“The sooner we’re notified, the sooner we can get involved, the better off we are, too,” Devlin said.
May 25 is National Missing Children’s Day, Nayor noted. And on Friday, the NCMEC’s New York/Mohawk Valley Office in Utica will hold its Ride for Missing Children to honor missing children, increase awareness of their plight and raise money to support efforts to find them and promote prevention of abduction and exploitation.
Citing U.S. Justice Department data, about 800,000 children are reported missing annually, Nayor said, of which about 58,000 are non-family abductions and more than 200,000 are custodial cases.
Nayor urged parents to develop “open relationships” with their children so that they communicate about activities, who is involved and when plans change. Children can — and should — be taught about looking out for themselves, being witnesses and communicating about themselves, he said.
The police department has been reviving and enhancing programs that reach out to and help children, Nayor said.
One significant steps taken toward protecting children were restoring the Drug Abuse Resistance Education, a program better known as DARE, early last year, Nayor said. Through DARE, children learn about potentially dangerous situations and develop creative and critical decision-making skills to address them, he said.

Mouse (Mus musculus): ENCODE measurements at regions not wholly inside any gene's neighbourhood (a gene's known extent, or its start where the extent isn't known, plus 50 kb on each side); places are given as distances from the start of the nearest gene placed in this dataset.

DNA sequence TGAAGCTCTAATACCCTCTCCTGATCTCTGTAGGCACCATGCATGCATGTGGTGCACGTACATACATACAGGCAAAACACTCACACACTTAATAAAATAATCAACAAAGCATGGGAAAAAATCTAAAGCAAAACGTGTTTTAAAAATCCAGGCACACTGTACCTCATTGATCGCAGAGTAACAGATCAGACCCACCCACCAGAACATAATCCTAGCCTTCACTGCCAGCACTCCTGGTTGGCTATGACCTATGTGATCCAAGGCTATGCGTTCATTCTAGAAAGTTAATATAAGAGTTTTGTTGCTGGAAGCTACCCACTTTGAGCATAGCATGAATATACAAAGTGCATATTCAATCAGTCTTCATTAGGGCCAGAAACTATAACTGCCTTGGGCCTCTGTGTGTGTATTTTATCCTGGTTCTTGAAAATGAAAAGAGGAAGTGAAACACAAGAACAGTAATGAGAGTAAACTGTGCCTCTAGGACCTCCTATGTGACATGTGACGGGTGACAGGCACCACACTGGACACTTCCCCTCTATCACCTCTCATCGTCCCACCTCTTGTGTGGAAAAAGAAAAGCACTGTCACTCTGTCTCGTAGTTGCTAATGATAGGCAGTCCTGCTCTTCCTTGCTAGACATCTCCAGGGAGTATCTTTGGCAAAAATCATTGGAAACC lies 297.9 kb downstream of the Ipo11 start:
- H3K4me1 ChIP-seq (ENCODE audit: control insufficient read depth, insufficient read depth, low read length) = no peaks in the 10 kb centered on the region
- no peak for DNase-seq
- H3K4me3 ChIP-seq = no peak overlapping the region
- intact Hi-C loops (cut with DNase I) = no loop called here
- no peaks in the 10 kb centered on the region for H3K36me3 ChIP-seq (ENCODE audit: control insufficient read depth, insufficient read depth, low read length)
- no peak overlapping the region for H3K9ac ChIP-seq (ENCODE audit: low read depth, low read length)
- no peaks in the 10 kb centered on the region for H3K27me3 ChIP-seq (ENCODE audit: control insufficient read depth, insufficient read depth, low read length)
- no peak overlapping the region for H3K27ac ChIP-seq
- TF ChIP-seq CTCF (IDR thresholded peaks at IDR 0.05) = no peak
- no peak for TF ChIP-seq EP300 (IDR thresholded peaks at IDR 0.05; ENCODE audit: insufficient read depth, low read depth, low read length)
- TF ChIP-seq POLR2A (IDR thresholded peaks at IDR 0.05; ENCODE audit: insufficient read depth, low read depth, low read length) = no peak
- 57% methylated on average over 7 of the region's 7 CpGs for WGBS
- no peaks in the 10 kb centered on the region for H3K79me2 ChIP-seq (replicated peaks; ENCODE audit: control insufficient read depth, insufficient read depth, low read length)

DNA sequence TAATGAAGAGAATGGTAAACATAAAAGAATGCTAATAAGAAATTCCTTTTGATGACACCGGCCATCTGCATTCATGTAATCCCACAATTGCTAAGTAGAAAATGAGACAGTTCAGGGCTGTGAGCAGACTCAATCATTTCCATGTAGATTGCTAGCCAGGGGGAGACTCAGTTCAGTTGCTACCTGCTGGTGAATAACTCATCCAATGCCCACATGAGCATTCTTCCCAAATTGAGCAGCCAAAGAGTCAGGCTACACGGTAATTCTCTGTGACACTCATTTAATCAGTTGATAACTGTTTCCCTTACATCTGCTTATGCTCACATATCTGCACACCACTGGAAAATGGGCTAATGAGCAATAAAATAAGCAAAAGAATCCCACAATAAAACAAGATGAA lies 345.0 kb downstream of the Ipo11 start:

Another key step was sending Kerriann Harrington of the department’s communications staff to the NCMEC training for dispatchers earlier this year.
Nayor said the department will begin an investigation immediately upon receiving a call about a missing child.
Most abductions occur within a quarter-mile of where a child was last seen, Nayor said in his departmental memo, which instructed officers to conduct a thorough search at a child’s house and yard. In one case cited at training, he said, a child crawled into a clothes dryer and couldn’t get out.